This kind of question is difficult to answer...
The Challenge was: "Why is the Carquinez Strait so undeveloped on the south side of the channel?"
I noticed that while there's a lot of development (houses, shopping centers, etc.) on the north side of the strait, there's very little on the south side.
1. Can you figure out what's going on in this stretch of otherwise unused coastline? Is it really the "Lost Coast" of the North Bay? Why so... empty? What didn't happened here?
Here, a couple of place names leap to the fore: "Port Costa" "Crockett Hills" (a regional park), and "Carquinez Straits" (another regional park), "Martinez." If you zoom in a bit more, you'll also see "Bull Valley" and "Eckley" as other place names of interest.
|Plat of the rancho, 1866.|
On this plat you can see a note marking "Ramon Estudillo's home" in the upper left, as well as "Big Bull Valley" and "Little Bull Valley." These names might come in handy later, so I write them down on my notes.
|Rancho Cañada del Hambre (1894) per Wikipedia, USGS Karquinez Quad.|
|Rancho Cañada del Hambre (1898) Theodore Wagner and company. Here you can see major divisions of the land, in some cases showing who bought them, such as "McNear" in the lower right.|
|A map from eBay, published by Chevron in 1970. It shows a large, still undeveloped section of Contra Costa county south of Crockett and Port Costa, west of Martinez, and east of Rodeo.|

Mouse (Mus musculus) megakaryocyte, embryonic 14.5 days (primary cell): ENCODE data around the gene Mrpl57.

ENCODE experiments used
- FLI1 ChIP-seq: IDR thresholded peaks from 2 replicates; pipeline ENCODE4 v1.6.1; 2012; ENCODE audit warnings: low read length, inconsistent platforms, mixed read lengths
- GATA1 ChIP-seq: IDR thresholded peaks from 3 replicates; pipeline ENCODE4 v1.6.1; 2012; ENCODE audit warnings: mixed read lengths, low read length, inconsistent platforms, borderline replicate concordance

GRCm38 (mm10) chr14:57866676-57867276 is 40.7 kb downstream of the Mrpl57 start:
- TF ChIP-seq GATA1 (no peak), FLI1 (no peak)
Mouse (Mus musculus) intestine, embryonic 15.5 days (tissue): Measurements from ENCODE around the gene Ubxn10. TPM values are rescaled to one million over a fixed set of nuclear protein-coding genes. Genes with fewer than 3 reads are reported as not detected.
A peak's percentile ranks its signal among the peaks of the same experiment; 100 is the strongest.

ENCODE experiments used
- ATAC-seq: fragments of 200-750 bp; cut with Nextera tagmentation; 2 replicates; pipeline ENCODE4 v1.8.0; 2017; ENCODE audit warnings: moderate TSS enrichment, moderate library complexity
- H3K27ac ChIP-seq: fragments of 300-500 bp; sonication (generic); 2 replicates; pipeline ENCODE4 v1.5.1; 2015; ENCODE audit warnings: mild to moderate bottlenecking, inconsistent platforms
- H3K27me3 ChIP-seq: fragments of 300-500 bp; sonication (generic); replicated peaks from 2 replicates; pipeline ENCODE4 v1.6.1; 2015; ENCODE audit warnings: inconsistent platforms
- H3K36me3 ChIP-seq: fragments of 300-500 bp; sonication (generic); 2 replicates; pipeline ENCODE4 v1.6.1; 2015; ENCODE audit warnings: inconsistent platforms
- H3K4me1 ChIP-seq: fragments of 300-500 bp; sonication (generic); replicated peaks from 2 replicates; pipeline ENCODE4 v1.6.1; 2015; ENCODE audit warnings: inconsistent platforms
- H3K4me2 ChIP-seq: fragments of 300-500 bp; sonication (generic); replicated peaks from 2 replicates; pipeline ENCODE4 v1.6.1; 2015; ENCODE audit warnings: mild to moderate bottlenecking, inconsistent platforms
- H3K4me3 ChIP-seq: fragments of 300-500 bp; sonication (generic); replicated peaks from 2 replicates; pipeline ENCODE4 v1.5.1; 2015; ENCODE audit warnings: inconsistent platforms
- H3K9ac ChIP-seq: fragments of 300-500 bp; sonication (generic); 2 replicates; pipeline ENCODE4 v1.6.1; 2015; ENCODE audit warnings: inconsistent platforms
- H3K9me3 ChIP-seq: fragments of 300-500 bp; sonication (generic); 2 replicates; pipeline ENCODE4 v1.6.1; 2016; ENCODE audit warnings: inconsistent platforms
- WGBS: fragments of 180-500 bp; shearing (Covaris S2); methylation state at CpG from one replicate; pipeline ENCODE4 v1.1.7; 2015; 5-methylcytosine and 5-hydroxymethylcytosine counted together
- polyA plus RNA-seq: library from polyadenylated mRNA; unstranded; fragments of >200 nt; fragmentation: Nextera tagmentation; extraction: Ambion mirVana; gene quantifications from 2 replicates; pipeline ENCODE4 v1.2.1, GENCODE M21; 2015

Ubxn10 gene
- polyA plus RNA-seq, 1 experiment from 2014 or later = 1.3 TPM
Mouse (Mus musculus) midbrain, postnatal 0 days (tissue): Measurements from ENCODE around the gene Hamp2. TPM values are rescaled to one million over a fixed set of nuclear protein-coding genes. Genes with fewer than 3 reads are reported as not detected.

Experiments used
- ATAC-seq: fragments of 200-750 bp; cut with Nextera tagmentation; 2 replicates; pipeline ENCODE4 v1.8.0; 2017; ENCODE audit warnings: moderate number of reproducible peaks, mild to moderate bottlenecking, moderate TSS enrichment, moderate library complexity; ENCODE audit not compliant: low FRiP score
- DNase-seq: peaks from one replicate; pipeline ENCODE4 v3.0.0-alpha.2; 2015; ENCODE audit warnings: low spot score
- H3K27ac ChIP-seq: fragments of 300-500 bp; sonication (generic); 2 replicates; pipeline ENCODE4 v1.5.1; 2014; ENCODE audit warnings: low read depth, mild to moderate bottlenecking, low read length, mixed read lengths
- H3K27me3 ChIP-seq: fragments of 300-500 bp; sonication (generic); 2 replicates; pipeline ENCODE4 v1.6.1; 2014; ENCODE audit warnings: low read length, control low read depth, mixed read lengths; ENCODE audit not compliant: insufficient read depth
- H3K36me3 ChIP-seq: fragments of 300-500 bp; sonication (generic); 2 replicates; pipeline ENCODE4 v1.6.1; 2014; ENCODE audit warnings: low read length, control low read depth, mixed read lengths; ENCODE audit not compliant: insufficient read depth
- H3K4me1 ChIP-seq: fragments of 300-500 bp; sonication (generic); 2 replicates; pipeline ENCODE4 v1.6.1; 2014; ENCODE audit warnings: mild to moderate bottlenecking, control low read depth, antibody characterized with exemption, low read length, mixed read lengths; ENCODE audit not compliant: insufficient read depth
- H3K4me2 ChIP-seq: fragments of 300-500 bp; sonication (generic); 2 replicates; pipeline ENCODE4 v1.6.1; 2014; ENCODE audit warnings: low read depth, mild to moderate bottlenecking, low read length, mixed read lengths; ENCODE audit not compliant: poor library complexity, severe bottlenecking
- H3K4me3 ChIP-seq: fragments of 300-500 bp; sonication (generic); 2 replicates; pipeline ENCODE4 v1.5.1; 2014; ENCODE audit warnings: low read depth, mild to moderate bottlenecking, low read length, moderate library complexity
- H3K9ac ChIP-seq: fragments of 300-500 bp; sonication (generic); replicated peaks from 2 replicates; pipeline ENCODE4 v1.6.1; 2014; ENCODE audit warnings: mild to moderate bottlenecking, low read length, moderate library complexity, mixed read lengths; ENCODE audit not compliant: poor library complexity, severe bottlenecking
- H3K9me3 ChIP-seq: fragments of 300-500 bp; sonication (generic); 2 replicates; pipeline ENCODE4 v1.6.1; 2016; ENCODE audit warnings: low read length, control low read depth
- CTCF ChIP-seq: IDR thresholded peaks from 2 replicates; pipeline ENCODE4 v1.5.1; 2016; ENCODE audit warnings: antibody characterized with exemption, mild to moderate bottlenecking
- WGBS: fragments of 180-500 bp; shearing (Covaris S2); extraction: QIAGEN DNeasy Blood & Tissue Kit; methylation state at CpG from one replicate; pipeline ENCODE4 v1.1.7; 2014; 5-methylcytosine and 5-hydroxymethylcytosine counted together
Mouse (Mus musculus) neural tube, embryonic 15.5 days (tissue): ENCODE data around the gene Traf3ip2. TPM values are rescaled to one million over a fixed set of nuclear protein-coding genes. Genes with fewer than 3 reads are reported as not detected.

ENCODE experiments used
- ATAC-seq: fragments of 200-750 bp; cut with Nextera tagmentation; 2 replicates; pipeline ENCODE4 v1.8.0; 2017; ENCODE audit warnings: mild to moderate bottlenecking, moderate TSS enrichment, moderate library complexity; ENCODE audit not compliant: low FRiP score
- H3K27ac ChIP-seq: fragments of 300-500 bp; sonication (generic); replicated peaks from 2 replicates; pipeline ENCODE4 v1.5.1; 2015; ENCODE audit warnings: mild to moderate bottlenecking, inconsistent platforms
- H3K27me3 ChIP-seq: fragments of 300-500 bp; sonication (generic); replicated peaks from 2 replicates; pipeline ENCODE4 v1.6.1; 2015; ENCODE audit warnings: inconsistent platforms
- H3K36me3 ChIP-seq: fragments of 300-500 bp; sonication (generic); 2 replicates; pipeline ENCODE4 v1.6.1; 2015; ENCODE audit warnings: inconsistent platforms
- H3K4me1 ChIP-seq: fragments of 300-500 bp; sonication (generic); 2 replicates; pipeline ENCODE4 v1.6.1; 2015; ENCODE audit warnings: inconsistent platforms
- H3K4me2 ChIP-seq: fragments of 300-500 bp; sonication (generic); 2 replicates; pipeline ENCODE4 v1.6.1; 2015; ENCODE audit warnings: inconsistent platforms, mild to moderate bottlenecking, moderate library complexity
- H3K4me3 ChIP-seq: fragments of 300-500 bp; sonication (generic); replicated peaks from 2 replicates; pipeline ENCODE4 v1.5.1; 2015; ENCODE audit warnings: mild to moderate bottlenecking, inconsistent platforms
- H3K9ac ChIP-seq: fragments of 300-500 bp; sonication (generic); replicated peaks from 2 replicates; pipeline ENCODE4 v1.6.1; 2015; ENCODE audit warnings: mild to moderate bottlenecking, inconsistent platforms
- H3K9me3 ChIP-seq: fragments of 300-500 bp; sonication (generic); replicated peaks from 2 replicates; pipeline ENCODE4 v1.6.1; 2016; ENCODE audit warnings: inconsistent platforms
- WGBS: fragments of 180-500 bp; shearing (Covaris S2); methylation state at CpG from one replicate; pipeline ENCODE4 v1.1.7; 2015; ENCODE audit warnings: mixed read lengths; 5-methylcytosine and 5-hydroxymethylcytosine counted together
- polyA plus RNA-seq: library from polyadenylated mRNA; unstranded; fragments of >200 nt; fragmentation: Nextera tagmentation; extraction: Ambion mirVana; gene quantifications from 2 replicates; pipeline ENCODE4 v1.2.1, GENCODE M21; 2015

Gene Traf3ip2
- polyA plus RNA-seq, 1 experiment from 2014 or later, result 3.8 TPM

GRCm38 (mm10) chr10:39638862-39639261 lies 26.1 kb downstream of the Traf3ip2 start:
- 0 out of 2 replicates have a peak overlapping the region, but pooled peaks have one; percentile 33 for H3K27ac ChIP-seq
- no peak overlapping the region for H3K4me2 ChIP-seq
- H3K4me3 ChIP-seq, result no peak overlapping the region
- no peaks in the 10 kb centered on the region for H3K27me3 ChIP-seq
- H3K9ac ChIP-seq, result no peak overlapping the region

|Another map of the area from 1990, published by Gousha, again showing a blank space. |
Sorry this is so low res--it's the best I could find--but it's convincingly empty.
You can clearly see Port Costa at the top. It's a small village, and if it shows up on the map,
then other villages in the blank space would have ALSO appeared... and they don't.
|Current (2021) land use map of north Contra Costa county. Here, blue is public/semi-public lands (such as highway right-of-way), while green is parkland/preserves. The pea-soup green is marked as "agricultural" land. P/C Contra Costa County.|
|Contra Costa Gazette, May 24, 1907|
|George McNear mortgaged 3866 acres (his part of the Rancho) to raise some quick cash.|
And of course, by 1916, the Rancho was largely up for sale.
And if you keep searching, you'll find the sales, transfers, and gifts that were made over the years. 200 acres here, 159 there--but always as unimproved land on the margin of the main rancho.
|You can see that in Wikimapia's view, the rancho is either parkland, ag land, or John A De Martini land, still held as a ranch.|